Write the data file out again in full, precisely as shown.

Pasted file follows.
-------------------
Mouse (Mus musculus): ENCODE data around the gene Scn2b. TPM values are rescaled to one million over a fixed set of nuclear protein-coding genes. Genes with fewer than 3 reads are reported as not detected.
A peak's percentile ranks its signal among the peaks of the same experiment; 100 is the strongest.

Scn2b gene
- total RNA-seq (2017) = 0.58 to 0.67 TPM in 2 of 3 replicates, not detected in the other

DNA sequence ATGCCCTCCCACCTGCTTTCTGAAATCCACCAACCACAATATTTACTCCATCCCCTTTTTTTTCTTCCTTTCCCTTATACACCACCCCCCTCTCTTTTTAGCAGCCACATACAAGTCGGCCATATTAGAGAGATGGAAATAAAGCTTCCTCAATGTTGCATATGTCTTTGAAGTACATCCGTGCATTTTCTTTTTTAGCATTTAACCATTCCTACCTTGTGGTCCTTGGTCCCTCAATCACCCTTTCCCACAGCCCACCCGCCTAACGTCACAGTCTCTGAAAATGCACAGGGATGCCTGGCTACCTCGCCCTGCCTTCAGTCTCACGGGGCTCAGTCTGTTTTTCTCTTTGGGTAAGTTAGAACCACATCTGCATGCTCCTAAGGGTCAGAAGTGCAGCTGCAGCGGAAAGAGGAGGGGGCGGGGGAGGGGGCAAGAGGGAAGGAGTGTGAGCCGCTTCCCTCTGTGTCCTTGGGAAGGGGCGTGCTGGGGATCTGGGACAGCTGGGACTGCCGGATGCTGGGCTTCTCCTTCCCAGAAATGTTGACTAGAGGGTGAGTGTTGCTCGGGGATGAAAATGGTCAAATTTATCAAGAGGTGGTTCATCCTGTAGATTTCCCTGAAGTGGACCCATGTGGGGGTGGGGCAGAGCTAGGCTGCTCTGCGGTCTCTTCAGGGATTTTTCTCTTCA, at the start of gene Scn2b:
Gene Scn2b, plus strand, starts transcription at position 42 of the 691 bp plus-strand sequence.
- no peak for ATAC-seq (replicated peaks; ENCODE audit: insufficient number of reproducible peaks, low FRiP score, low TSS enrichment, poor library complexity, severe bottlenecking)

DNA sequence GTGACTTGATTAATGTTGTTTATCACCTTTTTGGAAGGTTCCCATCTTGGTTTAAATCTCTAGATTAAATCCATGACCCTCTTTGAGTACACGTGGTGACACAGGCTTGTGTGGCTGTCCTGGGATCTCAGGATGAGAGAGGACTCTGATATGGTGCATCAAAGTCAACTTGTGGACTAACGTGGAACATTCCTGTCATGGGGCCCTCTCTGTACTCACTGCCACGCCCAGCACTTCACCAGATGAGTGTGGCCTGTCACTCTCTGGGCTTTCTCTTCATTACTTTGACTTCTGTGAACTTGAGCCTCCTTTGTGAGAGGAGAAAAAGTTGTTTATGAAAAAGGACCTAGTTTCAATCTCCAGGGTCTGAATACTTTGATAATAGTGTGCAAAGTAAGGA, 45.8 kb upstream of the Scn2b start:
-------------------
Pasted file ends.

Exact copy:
Mouse (Mus musculus): ENCODE data around the gene Scn2b. TPM values are rescaled to one million over a fixed set of nuclear protein-coding genes. Genes with fewer than 3 reads are reported as not detected.
A peak's percentile ranks its signal among the peaks of the same experiment; 100 is the strongest.

Scn2b gene
- total RNA-seq (2017) = 0.58 to 0.67 TPM in 2 of 3 replicates, not detected in the other

DNA sequence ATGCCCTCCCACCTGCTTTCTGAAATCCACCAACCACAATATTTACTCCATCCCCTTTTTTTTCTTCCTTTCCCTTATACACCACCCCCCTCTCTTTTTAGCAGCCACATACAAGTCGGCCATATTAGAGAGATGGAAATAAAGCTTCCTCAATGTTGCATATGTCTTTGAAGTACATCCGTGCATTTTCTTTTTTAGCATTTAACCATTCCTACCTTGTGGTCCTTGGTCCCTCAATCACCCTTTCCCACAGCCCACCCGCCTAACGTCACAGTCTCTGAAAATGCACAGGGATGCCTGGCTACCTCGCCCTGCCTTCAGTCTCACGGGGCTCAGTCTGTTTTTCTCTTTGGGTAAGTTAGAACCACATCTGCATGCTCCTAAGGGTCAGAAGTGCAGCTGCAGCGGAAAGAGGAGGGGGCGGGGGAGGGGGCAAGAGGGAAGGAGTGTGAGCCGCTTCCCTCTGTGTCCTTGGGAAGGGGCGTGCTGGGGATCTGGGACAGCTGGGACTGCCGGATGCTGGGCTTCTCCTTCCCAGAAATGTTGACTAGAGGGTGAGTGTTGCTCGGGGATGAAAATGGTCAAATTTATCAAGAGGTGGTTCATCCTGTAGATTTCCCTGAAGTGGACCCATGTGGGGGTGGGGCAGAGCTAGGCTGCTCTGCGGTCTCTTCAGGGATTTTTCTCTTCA, at the start of gene Scn2b:
Gene Scn2b, plus strand, starts transcription at position 42 of the 691 bp plus-strand sequence.
- no peak for ATAC-seq (replicated peaks; ENCODE audit: insufficient number of reproducible peaks, low FRiP score, low TSS enrichment, poor library complexity, severe bottlenecking)

DNA sequence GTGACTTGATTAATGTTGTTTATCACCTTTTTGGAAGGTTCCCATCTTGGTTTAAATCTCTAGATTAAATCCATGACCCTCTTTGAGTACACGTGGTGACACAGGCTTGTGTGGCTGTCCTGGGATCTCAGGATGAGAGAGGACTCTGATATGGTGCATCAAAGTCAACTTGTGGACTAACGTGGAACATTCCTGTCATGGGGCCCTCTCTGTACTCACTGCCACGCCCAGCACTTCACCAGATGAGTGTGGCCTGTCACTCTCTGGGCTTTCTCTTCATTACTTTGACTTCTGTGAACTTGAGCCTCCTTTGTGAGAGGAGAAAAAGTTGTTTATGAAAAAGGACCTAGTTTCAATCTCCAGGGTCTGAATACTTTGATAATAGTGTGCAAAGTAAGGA, 45.8 kb upstream of the Scn2b start: